Somewhere in the midst of an Armand Van Helden internet blackhole, I rediscovered Barbra Streisand.
Released five years ago this week, the song became like ringworm, stuck into the heads and hearts of the entire world for the latter part of 2010. A bi product of Armand and A-Track's playful side project, Duck Sauce, Barbra Streisand became number one in six countries, finding itself played incessantly until finally, someone pulled the plug.
Re visiting Barbra Streisand’s music video becomes as much a visual memory jerk as it is an aural one. Filmed at a time when Twitter was just finding its feet and YouTube was the home of ad free DIY uploads, it's a funny but kind of sad reminder of how things have done changed even in as little as five years.
For example, here's Diplo, looking decidedly less serious than you would ever find him now. 'Barbra Streisand' came out a year after the release of Major Lazer's debut, 'Guns Don't Kill People, Lazers Do', made back when UK producer Switch was still part of the group and when Skrillex was probably still making screamo.
At the time he was working heavily with Santigold, seen in the video teaching A-Trak some dance moves.
Santigold helped bring fresh musical associations to New York's left field, a sound that had been dominated by the garage rock sounds of The Strokes, Interpol and the Yeah Yeah Yeahs, and along with Ezra Koening of Vampire Weekend, proved that NYC's music scene was not just about white people in leather jackets.
Via Barbra Streisand, we're refreshingly treated to now superstars who are careful to curate every aspect of what we see of them in 2015.
Pharrell Williams, looking exactly the same as he always has done. 2010 marked the beginning of what has been one of the most remarkable rises to fame of any producer.
A refreshingly candid snapshot of Kanye West, undoctored and unedited, if only for a second.
We catch glimpses of artists like then It Babe Uffie, the First Lady of seminal French label, Ed Banger. Tracks like 'Pop The Glock' and 'ADD SUV' (released in 2010 with Pharrell on production and Armand on remix duties) caught the hearts of hype blogs, though her career failed to materialise into anything more substantial.
where are u now?
Whereas Uffie faded from this video into obscurity, someone who appears is a character who has only risen to predominance, non other than the now ubiquitous owner of social media real estate, Fat Jew.
Five years ago the 'cultural commentator' was a member of comedy rap group Team Facelift. He left the music industry the year Barbra Streisand was released, sensing opportunity elsewhere. To think that Instagram didn't even exist in 2010, he has since become the world's first male plus size model, and hosts a show called "Money Pizza Respect" on Beats 1.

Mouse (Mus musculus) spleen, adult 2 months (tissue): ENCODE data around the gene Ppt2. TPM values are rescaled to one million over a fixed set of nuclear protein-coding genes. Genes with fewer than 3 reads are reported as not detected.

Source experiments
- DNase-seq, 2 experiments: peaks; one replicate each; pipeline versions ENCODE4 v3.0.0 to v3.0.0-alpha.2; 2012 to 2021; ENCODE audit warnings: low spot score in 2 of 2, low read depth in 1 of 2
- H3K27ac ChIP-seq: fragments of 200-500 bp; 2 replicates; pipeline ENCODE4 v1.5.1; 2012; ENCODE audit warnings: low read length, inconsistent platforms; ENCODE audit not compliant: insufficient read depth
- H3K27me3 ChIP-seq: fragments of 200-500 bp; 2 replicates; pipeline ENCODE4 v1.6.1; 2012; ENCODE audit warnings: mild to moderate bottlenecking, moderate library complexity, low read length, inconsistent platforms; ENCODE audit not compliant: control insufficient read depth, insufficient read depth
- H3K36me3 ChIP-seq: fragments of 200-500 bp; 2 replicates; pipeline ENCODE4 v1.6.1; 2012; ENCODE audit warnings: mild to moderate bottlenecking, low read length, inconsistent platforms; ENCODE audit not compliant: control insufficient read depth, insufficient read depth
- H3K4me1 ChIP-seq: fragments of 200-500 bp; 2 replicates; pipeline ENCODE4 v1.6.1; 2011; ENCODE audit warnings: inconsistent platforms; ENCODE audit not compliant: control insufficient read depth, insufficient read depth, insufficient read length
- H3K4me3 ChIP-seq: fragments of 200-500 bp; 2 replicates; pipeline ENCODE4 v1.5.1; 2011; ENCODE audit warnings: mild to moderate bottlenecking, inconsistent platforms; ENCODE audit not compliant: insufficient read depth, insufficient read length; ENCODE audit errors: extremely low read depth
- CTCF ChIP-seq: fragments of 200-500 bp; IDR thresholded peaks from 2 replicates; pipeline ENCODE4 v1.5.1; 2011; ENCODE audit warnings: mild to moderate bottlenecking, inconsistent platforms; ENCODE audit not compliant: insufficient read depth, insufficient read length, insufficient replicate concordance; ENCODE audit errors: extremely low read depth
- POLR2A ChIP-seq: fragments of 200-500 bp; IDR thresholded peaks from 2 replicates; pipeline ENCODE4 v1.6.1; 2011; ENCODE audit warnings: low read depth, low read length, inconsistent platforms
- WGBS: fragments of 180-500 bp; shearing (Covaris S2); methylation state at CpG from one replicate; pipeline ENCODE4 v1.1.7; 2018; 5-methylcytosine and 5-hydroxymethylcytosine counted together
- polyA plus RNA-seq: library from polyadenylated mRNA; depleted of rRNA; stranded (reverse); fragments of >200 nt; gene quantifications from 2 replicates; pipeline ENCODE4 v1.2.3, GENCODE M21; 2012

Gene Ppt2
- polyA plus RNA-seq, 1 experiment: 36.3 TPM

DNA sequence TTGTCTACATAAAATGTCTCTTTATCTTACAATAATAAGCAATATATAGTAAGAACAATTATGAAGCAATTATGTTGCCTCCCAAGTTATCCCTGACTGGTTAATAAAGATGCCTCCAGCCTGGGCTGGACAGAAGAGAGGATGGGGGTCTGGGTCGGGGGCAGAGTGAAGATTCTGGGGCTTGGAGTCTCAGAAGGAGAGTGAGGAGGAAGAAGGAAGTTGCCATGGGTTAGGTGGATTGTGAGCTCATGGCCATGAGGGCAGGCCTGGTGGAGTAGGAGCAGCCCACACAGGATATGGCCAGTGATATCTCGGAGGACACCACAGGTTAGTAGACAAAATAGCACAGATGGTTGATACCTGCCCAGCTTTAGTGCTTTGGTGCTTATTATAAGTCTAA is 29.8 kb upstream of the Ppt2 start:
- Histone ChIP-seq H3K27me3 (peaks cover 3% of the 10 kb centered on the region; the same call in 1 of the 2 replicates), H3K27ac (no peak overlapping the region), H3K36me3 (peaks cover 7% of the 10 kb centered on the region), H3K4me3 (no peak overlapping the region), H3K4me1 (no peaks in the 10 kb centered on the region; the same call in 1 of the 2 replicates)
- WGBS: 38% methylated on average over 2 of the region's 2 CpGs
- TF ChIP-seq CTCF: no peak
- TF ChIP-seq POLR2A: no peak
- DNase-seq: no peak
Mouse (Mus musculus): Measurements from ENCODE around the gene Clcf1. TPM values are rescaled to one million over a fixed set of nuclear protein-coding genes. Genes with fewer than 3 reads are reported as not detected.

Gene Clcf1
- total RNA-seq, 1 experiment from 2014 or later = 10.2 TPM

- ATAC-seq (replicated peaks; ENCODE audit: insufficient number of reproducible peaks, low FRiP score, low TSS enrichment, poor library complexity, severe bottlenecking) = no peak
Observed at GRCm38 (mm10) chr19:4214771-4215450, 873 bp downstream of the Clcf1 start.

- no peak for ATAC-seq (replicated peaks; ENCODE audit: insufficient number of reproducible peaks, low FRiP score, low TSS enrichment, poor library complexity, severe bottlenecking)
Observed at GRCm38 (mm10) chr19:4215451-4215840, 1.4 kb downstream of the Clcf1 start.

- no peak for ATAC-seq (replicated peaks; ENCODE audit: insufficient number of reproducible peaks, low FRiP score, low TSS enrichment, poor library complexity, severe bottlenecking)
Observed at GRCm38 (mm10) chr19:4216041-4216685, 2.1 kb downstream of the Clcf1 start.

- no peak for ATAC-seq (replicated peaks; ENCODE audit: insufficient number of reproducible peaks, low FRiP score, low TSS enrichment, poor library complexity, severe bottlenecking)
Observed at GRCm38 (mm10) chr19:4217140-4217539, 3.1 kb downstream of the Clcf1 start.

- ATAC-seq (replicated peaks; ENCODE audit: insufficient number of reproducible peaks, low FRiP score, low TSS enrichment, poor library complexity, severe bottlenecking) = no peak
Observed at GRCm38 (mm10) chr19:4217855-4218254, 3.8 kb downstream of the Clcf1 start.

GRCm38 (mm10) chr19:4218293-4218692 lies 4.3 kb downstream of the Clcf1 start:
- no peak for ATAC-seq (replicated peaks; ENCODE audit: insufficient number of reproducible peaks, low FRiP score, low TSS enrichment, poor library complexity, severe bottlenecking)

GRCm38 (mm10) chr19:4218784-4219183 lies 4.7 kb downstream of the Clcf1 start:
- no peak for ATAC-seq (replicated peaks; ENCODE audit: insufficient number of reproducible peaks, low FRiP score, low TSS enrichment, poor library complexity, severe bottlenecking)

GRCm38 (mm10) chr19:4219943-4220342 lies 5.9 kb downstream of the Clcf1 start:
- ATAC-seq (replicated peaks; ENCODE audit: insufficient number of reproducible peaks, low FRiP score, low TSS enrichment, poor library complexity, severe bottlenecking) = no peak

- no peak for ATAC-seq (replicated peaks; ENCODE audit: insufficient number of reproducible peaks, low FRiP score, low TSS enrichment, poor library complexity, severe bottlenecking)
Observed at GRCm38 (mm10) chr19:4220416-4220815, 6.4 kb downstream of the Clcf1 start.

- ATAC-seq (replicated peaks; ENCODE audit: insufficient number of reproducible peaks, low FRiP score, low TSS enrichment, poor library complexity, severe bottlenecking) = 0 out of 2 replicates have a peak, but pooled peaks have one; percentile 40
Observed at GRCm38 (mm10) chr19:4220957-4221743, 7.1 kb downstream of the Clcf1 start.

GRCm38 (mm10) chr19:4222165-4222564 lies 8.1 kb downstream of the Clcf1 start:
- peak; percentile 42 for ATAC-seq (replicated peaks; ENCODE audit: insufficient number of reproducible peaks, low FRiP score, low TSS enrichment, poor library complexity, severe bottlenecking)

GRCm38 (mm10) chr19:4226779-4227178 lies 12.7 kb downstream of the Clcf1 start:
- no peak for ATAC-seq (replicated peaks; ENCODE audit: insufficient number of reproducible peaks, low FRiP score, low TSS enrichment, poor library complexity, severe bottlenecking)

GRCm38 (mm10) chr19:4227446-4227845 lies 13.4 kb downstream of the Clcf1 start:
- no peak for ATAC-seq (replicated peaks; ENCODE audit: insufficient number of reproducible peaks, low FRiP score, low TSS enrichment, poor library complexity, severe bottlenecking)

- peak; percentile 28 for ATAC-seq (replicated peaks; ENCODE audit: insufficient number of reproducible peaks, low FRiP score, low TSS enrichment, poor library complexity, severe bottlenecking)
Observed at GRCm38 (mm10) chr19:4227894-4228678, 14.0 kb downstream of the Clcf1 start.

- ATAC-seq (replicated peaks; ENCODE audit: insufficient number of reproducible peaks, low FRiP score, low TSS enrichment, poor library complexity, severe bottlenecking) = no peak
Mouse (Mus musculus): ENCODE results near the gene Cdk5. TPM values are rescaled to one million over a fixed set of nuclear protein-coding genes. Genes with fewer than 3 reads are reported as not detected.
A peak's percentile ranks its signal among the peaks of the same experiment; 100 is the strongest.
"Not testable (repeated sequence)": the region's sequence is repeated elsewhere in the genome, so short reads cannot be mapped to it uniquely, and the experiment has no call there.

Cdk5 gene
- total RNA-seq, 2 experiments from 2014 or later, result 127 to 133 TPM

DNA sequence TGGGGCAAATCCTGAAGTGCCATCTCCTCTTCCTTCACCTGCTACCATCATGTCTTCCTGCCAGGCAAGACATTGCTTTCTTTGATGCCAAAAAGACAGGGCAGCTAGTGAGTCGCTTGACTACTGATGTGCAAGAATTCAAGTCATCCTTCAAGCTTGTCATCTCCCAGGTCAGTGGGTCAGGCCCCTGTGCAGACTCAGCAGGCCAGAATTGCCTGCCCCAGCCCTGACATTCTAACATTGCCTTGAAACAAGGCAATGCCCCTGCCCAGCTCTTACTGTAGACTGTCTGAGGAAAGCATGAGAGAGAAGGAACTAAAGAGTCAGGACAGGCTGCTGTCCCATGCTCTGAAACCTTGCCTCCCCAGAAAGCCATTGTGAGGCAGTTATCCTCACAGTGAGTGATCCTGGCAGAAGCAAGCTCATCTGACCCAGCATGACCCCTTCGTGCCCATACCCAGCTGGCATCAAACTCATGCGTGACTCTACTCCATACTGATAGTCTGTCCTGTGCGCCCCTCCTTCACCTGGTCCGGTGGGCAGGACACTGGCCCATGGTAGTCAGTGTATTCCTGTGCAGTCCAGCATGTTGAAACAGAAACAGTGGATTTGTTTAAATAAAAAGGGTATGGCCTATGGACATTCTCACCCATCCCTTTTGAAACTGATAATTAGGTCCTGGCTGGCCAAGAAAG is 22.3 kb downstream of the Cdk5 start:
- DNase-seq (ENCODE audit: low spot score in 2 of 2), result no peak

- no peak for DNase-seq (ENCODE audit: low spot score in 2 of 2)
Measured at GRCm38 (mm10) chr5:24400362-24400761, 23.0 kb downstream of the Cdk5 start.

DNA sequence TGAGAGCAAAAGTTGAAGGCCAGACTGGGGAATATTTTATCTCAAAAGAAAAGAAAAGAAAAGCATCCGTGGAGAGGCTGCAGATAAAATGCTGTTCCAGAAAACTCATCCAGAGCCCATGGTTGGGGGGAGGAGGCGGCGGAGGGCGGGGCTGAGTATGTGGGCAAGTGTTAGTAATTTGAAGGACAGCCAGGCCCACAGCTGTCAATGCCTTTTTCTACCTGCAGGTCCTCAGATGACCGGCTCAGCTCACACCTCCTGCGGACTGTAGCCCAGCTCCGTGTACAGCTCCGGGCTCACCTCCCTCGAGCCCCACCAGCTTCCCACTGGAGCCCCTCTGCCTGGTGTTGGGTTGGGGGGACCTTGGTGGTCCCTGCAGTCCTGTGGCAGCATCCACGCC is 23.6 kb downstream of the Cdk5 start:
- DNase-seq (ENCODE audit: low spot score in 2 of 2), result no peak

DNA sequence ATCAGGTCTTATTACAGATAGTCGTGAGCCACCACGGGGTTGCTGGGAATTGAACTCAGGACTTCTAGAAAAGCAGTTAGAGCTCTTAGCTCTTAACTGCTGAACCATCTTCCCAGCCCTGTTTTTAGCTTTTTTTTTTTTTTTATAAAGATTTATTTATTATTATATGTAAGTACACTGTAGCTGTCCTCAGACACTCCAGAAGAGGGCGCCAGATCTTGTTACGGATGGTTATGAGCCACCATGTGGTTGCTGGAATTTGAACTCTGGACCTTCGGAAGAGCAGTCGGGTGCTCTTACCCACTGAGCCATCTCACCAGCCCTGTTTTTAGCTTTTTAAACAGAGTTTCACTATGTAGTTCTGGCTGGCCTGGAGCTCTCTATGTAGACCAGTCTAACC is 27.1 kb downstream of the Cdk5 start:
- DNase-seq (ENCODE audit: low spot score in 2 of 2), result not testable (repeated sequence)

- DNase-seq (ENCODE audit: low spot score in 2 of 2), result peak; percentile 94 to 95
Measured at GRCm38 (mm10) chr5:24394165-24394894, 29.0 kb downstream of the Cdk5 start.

In amongst the unexpected and the now non existent is that reliable, in the form of Todd Terry and Questlove, both artists who in their own right prove their eternal relevance.
Revered in 2010 and now legendary in 2015, they have weathered the storms the music industry has faced since the beginnings, and will continue to prove that in amongst the bullshit, true talent remains steadfast and as important as ever.
So what does 'Barbra Streisand' mean? It's probably just the throwaway accompaniment to a song that should probably remain on the second compilation disc of 2010 party anthems, though if nothing else is shows that five years has been the making or breaking of Duck Sauce's friends.
Some have continued their trajectory of success regardless of scenario. Santigold and Ezra have respectively continued to release critically acclaimed music, natural born music makers who were born from a bubble pot of excitement that 'Barbra Streisand' captures perfectly.
A few have had their careers affected by something on the cusp of explosion. Uffie, a burgeoning artist, could have capitalised on the likes of Soundcloud to grow and maintain her following and fanbase. The Fat Jew dipped out of music when he saw a gap in the market elsewhere. Their relevance means everything or nothing to depending on whose watching, proving that it doesn't matter if you're mates with Armand.
As for the others; rest assured we won't see Kanye or Pharrell cropping up in candid music videos again. Barbra Streisand captured a hey day, and for that, we can only learn to love it then loathe it again.
11 Sep 2015